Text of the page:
[2] When one of those States is a federal State, Article 93 is applied. The CISG excluded, domestic law is invoked. To the extent to which the States involved have the same legal rules, there will be no difference in whether the law of State A or State B is applied. When, however, the legal rules are only closely related, the international private law of the forum will in the first place decide which law is to be applied. Evans (BB, 653) mentions the hypothetical case that the parties have chosen as the applicable law that of a third State, which is a Contracting State of the CISG, the law of that State not being the same but being very closely related. Which is then the law to be applied by the courts? Evans does not answer this question. We believe that, in such a case, the courts of the States making the declaration should invoke the CISG as the right of that third State since the Convention was to be excluded under Article 94 only in favour of the application of the domestic law of the States of the declaration. There is no reason why the CISG should also be excluded in favour of the law of a non-involved third State. [page 378]

Since a declaration under Article 94 only refers to the parties in the Contracting States themselves, parties in third States are not affected.

[3] Joint declarations have the advantage of being unequivocal also in regard to time. As to the taking effect, compare Article 97, paragraph 3.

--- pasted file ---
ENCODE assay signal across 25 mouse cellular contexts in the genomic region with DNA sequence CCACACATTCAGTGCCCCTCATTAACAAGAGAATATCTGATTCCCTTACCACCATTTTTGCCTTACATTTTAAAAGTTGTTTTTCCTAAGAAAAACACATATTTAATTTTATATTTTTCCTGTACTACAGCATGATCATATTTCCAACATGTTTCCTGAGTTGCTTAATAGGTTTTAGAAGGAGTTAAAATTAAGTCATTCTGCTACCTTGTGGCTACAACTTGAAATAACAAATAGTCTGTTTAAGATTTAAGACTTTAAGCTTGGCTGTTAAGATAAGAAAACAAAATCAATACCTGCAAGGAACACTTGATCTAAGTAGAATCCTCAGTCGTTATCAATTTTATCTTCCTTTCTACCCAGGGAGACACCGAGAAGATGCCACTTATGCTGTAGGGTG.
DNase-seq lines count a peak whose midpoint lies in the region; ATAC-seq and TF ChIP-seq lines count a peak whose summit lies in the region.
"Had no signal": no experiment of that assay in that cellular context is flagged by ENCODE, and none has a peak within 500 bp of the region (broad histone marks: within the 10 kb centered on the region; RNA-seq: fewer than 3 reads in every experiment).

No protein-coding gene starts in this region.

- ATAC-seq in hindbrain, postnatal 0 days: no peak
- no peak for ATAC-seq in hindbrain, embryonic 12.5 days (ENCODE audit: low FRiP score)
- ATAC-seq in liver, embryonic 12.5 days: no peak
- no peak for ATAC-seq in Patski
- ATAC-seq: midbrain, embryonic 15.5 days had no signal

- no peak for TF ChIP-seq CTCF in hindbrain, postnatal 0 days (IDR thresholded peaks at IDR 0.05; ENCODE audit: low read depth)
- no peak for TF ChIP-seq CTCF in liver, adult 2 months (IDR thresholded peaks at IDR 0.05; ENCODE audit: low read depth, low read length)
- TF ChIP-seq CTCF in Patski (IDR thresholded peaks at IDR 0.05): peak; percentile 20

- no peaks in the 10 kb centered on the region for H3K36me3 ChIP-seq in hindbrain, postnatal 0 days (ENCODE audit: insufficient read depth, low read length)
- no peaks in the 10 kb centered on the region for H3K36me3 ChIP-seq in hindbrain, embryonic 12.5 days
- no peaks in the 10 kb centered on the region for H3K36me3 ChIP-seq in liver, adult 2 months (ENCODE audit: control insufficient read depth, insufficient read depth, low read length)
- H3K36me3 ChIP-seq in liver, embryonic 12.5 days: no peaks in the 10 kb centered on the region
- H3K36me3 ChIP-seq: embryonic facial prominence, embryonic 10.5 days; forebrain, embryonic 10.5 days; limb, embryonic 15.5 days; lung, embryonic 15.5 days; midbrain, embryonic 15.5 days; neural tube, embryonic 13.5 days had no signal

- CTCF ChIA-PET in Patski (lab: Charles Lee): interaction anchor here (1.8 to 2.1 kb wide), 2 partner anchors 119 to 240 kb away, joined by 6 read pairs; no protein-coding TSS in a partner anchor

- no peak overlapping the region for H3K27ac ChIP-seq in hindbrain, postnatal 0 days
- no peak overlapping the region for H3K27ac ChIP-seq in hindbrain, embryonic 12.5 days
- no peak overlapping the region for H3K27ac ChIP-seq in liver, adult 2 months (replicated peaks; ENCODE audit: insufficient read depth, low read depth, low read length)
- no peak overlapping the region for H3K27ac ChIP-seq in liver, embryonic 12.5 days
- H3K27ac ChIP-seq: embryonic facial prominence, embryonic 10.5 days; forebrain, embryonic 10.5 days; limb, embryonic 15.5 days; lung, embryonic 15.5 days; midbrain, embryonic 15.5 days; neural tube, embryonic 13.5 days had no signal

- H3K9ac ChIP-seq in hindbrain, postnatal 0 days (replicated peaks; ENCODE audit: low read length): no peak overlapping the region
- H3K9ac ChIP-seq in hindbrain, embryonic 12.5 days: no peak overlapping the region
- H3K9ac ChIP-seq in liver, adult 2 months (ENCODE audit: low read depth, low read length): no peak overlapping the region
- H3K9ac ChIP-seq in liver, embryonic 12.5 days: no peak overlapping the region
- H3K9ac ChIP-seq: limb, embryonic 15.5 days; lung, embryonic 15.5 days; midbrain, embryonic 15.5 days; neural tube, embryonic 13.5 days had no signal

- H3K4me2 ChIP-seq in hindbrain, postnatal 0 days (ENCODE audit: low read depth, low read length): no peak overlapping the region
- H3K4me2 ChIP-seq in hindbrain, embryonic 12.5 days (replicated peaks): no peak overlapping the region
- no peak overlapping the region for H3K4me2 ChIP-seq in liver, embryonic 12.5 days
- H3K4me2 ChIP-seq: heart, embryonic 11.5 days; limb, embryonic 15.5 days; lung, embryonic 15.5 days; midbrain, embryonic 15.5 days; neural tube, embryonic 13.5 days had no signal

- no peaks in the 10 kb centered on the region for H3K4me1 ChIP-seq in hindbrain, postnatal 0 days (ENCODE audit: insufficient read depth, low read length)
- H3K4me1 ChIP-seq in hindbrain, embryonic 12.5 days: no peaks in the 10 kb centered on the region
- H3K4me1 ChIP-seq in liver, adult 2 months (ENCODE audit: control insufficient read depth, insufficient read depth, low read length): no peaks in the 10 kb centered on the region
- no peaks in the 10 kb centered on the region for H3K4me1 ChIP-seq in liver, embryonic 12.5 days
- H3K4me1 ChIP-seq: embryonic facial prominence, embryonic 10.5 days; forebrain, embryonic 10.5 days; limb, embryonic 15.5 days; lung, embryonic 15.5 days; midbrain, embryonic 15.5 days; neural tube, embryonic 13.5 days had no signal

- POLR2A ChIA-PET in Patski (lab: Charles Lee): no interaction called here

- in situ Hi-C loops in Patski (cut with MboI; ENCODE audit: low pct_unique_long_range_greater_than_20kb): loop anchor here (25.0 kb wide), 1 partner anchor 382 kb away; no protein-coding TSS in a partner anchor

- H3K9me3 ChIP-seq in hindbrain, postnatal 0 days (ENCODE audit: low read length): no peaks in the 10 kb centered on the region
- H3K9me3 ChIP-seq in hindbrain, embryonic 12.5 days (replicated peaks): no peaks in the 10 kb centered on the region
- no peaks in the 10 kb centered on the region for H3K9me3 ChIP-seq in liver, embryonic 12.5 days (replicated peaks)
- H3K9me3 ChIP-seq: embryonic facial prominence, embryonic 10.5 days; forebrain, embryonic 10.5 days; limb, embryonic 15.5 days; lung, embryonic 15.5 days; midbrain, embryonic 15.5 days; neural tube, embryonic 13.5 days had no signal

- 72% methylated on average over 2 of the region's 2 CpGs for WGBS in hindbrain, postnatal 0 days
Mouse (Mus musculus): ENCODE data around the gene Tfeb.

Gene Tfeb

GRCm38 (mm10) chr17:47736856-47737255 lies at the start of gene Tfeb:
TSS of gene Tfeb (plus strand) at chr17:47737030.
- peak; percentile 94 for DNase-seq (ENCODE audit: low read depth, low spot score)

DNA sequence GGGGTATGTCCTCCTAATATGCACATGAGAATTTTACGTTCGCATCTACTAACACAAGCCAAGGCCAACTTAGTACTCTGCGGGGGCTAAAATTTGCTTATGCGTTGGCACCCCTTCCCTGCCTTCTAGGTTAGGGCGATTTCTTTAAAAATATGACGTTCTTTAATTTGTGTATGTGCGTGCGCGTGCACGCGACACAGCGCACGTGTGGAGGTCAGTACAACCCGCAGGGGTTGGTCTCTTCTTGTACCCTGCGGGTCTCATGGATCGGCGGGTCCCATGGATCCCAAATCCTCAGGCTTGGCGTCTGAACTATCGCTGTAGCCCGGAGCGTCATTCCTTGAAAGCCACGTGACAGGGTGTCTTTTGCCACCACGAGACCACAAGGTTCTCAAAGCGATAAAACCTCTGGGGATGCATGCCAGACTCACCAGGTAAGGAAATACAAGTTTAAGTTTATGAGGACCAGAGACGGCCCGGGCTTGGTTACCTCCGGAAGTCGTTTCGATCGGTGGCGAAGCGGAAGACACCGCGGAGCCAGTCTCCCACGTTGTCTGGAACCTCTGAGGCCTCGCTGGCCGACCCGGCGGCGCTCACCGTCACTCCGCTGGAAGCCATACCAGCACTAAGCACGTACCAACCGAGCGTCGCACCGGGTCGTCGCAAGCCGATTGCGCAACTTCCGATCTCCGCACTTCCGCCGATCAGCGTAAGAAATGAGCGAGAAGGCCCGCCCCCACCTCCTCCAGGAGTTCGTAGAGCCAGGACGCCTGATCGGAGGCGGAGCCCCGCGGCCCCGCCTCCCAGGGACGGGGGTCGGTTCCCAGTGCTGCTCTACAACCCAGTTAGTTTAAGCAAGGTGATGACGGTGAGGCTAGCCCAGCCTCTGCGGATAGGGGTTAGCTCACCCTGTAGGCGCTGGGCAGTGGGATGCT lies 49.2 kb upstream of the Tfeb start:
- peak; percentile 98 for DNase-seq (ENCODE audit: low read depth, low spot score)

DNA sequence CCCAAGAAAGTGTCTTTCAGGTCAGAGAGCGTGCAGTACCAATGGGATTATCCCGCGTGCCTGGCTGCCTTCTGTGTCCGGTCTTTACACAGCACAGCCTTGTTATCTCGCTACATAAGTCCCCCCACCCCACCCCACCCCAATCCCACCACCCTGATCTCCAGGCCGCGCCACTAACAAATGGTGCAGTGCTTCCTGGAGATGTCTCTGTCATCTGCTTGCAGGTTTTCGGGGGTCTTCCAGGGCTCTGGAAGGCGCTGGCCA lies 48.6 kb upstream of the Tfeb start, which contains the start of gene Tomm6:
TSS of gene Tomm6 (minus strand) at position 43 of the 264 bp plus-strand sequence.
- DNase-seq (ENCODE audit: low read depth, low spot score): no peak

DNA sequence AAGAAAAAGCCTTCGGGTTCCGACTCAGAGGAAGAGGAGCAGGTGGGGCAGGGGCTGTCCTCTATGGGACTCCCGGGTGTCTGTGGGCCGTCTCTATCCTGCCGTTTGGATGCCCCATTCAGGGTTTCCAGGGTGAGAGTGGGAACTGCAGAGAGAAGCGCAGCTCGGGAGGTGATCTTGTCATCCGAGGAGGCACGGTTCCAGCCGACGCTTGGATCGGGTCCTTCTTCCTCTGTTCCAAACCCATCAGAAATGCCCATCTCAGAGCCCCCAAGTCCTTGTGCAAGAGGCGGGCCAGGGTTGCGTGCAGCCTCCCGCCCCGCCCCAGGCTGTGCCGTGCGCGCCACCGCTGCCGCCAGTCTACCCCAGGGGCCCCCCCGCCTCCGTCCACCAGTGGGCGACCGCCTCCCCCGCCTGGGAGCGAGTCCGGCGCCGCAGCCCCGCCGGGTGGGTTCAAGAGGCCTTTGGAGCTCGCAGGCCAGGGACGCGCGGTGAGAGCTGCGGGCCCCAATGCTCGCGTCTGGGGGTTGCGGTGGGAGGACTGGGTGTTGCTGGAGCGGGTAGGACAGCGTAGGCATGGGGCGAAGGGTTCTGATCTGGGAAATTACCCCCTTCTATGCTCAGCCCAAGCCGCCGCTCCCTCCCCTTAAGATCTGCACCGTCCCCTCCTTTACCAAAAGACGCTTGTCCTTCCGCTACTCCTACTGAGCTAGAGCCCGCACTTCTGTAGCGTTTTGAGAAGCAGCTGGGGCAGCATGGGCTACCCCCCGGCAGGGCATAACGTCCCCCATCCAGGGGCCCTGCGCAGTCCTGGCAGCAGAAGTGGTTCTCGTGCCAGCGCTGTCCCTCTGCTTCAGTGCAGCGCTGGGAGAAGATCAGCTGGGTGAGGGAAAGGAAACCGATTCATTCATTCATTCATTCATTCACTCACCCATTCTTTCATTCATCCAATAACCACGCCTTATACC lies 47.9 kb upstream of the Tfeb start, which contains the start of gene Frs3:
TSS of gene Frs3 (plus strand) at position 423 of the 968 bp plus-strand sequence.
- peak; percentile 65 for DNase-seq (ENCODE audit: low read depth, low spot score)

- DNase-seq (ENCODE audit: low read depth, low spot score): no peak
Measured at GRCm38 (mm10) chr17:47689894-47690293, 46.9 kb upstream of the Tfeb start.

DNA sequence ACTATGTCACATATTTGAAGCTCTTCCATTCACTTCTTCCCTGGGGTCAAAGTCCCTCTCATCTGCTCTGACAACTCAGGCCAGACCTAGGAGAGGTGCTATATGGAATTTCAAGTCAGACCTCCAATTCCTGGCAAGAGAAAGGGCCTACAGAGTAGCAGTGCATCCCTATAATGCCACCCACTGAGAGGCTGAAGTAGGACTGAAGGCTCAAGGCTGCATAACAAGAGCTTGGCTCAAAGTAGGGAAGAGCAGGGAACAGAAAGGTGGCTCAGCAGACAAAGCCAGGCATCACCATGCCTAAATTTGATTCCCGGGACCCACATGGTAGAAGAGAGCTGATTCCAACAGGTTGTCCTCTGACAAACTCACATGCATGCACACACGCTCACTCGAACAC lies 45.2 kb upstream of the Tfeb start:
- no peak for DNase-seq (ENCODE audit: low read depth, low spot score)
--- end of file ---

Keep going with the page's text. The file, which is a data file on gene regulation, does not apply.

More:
[4] Declarations which relate to one another require prior arrangement by the States concerned. A unilateral declaration may, of course, also refer to a future declaration by another State. Regarding the taking effect, compare Article 97, paragraph 3. If there is no second declaration, the first one is up in the air and does not take effect.

[5] The declaration can also refer to sales contracts and their formation. The word or relates to the case where States might not be parties in regard to Parts II and III; thus also to the case where the States concerned have the same or very closely related legal rules only in respect to one or the other part of the Convention.

[6] Since pursuant to Article 1, paragraph 1, subparagraph (b), the CISG under certain conditions also applies to contracts between parties which have their place of business in non-Contracting States, paragraph 2 of Article 94 provides for the possibility of excluding application of the Convention where the legal rules of one Contracting State are the same or are closely related to those of non-Contracting States. Such reservation is not required where a reservation under Article 25 is made.

[7] When a non-Contracting State, to which a declaration under paragraph 2 relates, becomes a Contracting State of the Convention, it has two options: It may join the view of the State which has made a declaration under paragraph 2 and declare a reservation on its part as a result of which paragraph 1 takes effect; or, if it believes otherwise, renounce making a declaration of its own. (It is thus not obligated to reject the declaration of the other State. An obligation of rejection was considered as politically undesirable; O.R., 448.) The result is a situation under paragraph 1 in which the first declaration is not followed by a second one.

[8] When the non-Contracting State at the time of accession does not make a declaration, the Contracting State, which has made a declaration under paragraph 2, now has to apply the Convention also vis-à-vis the new Contracting State. Hence, there is the same effect as when the new Contracting State has withdrawn its declaration (Article 97, note 10). [page 379]

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Pace Law School Institute of International Commercial Law - Last updated September 25, 2002